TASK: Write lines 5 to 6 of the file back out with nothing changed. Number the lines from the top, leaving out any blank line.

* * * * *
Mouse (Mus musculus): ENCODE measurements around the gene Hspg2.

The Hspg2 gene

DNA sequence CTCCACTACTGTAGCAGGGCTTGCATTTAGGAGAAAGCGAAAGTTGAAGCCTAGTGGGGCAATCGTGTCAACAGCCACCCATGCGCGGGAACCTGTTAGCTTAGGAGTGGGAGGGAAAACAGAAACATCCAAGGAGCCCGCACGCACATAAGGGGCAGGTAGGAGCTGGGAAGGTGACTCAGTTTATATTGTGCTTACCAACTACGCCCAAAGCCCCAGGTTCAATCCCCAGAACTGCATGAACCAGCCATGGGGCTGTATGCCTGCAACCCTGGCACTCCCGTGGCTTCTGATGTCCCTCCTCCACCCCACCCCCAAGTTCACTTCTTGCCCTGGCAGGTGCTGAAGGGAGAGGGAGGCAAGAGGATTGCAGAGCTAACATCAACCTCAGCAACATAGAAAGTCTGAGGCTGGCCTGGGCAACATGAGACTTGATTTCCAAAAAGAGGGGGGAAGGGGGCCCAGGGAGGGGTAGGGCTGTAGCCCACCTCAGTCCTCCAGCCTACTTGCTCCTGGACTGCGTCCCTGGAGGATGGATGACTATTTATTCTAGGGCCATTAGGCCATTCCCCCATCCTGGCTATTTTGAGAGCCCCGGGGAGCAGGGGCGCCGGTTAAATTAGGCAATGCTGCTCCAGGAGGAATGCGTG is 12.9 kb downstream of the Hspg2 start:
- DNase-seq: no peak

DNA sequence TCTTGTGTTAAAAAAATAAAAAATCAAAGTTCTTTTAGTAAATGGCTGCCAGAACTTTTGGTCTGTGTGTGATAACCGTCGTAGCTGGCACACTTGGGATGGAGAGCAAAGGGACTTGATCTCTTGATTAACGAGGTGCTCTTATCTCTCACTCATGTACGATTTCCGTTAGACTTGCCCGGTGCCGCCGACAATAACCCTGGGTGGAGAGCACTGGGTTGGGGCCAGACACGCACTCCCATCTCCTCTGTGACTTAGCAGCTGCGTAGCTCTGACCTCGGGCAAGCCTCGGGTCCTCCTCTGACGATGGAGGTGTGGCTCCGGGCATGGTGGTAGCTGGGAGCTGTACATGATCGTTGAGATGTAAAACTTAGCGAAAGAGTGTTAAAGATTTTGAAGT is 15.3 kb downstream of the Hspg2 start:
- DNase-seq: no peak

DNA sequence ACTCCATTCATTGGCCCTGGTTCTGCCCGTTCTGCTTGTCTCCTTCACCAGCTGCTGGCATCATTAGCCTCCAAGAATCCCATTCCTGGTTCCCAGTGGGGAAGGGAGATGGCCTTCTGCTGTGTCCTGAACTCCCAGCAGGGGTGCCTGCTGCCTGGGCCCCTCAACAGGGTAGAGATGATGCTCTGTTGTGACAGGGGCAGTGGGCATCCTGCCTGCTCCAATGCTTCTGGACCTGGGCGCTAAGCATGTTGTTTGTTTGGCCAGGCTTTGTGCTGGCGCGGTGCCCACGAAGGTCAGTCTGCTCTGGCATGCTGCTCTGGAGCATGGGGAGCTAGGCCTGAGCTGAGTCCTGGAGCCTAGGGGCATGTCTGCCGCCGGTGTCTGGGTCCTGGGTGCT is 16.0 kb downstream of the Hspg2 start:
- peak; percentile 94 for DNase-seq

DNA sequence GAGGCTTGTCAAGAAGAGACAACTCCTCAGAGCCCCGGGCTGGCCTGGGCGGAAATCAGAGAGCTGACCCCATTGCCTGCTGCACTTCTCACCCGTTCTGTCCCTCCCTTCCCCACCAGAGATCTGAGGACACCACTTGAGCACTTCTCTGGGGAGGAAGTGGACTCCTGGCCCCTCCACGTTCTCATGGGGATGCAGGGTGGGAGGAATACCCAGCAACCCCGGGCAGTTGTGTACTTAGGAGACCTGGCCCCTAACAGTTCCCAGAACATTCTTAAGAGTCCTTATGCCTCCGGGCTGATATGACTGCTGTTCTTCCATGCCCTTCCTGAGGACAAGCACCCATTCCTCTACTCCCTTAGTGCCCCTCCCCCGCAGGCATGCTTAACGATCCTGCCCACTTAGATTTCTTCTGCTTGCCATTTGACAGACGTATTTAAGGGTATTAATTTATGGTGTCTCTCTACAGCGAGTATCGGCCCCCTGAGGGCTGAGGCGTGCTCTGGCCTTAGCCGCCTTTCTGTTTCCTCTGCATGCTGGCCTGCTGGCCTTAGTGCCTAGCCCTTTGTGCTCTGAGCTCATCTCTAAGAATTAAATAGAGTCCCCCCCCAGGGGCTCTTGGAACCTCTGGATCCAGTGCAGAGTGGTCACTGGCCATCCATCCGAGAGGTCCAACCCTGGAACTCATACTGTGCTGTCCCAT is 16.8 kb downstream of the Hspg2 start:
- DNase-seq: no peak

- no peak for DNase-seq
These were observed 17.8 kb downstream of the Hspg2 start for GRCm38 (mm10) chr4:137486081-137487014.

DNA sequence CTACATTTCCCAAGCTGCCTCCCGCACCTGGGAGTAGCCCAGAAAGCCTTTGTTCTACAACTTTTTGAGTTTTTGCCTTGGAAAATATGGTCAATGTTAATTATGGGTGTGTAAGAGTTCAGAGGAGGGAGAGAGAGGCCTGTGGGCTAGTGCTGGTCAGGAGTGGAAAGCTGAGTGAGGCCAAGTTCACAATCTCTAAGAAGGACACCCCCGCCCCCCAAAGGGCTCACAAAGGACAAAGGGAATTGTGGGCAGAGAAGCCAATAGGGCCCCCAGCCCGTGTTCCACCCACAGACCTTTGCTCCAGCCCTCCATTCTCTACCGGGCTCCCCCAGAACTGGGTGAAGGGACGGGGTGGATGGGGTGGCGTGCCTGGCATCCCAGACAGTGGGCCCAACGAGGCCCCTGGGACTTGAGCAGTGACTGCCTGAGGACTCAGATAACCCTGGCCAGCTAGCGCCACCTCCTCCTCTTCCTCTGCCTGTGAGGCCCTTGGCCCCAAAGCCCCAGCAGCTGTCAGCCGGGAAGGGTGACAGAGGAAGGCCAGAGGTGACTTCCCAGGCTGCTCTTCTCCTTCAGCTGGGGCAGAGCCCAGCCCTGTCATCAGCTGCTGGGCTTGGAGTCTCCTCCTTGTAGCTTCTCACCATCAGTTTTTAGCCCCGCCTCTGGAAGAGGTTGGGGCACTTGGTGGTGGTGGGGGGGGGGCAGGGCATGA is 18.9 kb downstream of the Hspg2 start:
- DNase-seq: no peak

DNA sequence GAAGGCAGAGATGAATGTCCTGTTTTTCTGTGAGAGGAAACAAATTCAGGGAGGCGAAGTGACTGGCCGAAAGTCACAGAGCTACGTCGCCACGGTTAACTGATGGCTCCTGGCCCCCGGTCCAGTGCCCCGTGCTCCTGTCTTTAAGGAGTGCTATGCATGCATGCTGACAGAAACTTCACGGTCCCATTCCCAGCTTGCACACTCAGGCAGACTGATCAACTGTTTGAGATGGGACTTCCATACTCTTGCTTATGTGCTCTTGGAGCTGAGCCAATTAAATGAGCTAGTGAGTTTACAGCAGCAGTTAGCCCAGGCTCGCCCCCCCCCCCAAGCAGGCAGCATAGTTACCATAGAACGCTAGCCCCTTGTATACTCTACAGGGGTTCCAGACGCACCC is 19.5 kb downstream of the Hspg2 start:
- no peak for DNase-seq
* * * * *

DNA sequence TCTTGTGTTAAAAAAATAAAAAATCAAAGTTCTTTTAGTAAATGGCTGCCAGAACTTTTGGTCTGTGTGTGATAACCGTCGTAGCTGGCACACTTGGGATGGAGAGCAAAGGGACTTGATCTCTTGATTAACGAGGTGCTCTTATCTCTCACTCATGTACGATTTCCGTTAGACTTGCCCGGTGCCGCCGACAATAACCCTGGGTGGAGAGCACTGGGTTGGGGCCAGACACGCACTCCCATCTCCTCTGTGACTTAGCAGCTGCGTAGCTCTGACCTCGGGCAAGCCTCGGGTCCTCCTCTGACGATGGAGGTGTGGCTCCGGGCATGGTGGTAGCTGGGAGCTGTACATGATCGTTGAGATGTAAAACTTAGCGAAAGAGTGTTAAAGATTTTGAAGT is 15.3 kb downstream of the Hspg2 start:
- DNase-seq: no peak